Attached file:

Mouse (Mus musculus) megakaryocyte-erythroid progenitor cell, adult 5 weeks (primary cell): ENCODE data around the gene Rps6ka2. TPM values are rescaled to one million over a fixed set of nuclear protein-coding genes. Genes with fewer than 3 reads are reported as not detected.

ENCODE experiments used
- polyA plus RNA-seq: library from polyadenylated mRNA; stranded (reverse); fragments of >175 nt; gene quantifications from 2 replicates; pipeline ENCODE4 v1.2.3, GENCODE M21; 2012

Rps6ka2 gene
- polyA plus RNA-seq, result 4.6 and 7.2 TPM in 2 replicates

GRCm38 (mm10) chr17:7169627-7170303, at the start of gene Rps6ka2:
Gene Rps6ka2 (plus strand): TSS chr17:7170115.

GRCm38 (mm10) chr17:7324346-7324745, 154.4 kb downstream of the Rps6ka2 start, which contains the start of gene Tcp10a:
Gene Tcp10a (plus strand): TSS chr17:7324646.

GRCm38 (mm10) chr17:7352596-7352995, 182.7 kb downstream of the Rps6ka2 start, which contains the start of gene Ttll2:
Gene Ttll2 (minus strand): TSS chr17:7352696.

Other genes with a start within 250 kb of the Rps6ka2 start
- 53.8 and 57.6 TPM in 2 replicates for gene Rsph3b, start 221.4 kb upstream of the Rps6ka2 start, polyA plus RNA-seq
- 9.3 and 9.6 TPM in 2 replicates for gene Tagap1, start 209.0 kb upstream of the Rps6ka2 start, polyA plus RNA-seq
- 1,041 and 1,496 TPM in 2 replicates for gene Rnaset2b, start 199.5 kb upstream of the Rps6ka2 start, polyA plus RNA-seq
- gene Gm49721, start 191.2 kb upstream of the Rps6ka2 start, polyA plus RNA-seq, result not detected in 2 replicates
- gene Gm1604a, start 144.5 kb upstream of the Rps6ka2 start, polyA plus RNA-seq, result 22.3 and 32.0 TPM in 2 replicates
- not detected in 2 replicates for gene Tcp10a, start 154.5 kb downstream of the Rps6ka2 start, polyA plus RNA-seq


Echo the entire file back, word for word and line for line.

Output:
Mouse (Mus musculus) megakaryocyte-erythroid progenitor cell, adult 5 weeks (primary cell): ENCODE data around the gene Rps6ka2. TPM values are rescaled to one million over a fixed set of nuclear protein-coding genes. Genes with fewer than 3 reads are reported as not detected.

ENCODE experiments used
- polyA plus RNA-seq: library from polyadenylated mRNA; stranded (reverse); fragments of >175 nt; gene quantifications from 2 replicates; pipeline ENCODE4 v1.2.3, GENCODE M21; 2012

Rps6ka2 gene
- polyA plus RNA-seq, result 4.6 and 7.2 TPM in 2 replicates

GRCm38 (mm10) chr17:7169627-7170303, at the start of gene Rps6ka2:
Gene Rps6ka2 (plus strand): TSS chr17:7170115.

GRCm38 (mm10) chr17:7324346-7324745, 154.4 kb downstream of the Rps6ka2 start, which contains the start of gene Tcp10a:
Gene Tcp10a (plus strand): TSS chr17:7324646.

GRCm38 (mm10) chr17:7352596-7352995, 182.7 kb downstream of the Rps6ka2 start, which contains the start of gene Ttll2:
Gene Ttll2 (minus strand): TSS chr17:7352696.

Other genes with a start within 250 kb of the Rps6ka2 start
- 53.8 and 57.6 TPM in 2 replicates for gene Rsph3b, start 221.4 kb upstream of the Rps6ka2 start, polyA plus RNA-seq
- 9.3 and 9.6 TPM in 2 replicates for gene Tagap1, start 209.0 kb upstream of the Rps6ka2 start, polyA plus RNA-seq
- 1,041 and 1,496 TPM in 2 replicates for gene Rnaset2b, start 199.5 kb upstream of the Rps6ka2 start, polyA plus RNA-seq
- gene Gm49721, start 191.2 kb upstream of the Rps6ka2 start, polyA plus RNA-seq, result not detected in 2 replicates
- gene Gm1604a, start 144.5 kb upstream of the Rps6ka2 start, polyA plus RNA-seq, result 22.3 and 32.0 TPM in 2 replicates
- not detected in 2 replicates for gene Tcp10a, start 154.5 kb downstream of the Rps6ka2 start, polyA plus RNA-seq